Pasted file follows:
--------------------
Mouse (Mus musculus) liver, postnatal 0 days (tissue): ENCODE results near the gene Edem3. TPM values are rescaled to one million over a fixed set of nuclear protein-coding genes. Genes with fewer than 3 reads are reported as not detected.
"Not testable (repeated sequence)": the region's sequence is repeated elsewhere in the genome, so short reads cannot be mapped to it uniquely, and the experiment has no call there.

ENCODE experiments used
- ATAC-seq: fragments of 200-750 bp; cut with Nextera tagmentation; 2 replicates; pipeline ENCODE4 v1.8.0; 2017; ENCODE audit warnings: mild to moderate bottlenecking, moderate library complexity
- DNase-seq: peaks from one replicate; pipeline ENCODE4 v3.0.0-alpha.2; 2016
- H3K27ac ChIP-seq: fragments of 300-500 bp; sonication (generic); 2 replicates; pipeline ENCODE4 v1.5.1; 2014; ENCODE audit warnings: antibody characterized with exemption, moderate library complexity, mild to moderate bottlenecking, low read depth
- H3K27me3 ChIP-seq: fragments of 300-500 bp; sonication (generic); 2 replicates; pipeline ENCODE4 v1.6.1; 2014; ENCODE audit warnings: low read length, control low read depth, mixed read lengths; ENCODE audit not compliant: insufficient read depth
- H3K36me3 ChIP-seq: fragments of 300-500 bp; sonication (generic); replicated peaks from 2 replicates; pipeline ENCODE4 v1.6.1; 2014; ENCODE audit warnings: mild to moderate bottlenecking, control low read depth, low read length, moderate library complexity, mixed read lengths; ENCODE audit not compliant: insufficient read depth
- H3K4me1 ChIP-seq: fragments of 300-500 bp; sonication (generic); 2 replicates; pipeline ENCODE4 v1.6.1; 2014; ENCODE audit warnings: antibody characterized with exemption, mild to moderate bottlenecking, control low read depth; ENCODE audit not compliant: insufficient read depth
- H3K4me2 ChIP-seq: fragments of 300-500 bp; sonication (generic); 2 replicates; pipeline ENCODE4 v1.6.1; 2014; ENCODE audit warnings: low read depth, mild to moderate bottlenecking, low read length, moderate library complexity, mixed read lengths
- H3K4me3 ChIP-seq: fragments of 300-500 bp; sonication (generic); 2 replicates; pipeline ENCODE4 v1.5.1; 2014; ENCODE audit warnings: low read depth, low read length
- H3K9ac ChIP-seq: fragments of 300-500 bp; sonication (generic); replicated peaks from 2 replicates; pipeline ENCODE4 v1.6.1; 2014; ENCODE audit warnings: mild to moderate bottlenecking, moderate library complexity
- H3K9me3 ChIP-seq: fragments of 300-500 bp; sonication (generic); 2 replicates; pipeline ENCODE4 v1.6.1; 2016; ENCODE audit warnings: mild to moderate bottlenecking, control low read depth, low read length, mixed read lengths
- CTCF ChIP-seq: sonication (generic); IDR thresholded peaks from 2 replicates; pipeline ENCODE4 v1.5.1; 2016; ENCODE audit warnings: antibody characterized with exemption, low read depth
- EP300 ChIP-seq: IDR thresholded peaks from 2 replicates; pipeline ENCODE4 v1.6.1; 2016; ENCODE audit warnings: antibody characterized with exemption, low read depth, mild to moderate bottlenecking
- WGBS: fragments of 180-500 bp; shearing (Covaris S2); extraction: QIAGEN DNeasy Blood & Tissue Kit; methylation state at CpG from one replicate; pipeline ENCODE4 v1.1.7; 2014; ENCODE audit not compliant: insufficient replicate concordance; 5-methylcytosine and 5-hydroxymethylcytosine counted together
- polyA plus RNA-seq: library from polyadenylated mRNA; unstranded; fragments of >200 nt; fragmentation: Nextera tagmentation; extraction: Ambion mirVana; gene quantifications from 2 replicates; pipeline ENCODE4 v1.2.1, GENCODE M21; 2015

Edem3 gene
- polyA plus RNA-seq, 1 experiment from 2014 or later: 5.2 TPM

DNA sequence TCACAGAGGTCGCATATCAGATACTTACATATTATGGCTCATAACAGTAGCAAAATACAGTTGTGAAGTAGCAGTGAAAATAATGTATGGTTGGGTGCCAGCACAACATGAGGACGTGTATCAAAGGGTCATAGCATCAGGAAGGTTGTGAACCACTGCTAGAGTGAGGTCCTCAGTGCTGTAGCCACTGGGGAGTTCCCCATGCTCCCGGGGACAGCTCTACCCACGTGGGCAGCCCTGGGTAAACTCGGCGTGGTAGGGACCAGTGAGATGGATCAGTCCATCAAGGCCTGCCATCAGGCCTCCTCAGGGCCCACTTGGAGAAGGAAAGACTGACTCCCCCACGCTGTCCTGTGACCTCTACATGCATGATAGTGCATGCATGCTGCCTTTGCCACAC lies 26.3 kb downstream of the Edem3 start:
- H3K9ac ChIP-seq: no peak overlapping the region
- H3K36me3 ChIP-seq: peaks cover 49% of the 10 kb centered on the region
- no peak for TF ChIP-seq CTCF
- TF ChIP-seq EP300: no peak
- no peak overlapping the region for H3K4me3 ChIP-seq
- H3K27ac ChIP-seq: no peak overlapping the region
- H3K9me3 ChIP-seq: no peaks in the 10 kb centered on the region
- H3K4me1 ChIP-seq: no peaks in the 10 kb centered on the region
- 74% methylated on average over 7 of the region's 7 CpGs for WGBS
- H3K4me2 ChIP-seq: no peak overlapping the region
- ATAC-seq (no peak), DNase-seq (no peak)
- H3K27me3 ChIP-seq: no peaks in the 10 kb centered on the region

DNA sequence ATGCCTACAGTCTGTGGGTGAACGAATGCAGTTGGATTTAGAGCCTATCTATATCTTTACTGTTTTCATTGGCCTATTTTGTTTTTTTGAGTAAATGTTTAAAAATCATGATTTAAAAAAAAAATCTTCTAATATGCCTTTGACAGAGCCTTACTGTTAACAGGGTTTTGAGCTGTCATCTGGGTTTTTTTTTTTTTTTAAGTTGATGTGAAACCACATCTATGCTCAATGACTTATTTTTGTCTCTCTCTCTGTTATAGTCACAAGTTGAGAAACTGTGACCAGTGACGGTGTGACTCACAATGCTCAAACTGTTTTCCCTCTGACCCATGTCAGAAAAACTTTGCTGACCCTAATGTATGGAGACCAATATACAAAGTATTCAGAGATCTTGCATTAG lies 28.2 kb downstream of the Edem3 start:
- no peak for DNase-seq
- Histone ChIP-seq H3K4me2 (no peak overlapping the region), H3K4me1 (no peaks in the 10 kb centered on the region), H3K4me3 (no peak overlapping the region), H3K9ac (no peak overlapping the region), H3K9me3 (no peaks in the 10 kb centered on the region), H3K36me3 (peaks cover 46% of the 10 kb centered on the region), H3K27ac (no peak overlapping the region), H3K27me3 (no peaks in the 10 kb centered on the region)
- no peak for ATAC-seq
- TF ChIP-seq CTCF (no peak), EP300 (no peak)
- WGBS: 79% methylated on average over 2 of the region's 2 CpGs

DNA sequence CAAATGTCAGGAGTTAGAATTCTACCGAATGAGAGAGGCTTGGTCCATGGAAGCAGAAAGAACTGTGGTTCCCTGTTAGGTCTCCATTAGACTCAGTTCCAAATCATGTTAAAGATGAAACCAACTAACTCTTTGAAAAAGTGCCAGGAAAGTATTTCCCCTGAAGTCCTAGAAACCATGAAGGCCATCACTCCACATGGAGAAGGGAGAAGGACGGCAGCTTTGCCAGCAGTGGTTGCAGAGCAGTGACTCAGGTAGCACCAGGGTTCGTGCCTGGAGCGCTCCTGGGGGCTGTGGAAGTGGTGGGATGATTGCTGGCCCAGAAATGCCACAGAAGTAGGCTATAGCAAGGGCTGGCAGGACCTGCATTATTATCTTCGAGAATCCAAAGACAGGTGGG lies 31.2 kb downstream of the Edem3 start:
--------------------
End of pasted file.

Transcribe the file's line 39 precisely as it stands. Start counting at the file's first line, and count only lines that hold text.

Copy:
DNA sequence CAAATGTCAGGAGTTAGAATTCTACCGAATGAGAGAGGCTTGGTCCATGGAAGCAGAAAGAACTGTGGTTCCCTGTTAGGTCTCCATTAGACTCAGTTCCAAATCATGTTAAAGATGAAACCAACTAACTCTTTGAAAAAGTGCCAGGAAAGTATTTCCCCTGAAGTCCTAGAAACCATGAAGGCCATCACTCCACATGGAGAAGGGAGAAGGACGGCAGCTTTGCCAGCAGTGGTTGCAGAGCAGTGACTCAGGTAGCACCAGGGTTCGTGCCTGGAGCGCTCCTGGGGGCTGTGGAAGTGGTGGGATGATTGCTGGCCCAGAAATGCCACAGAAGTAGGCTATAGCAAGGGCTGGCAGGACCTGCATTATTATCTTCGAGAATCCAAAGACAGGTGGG lies 31.2 kb downstream of the Edem3 start: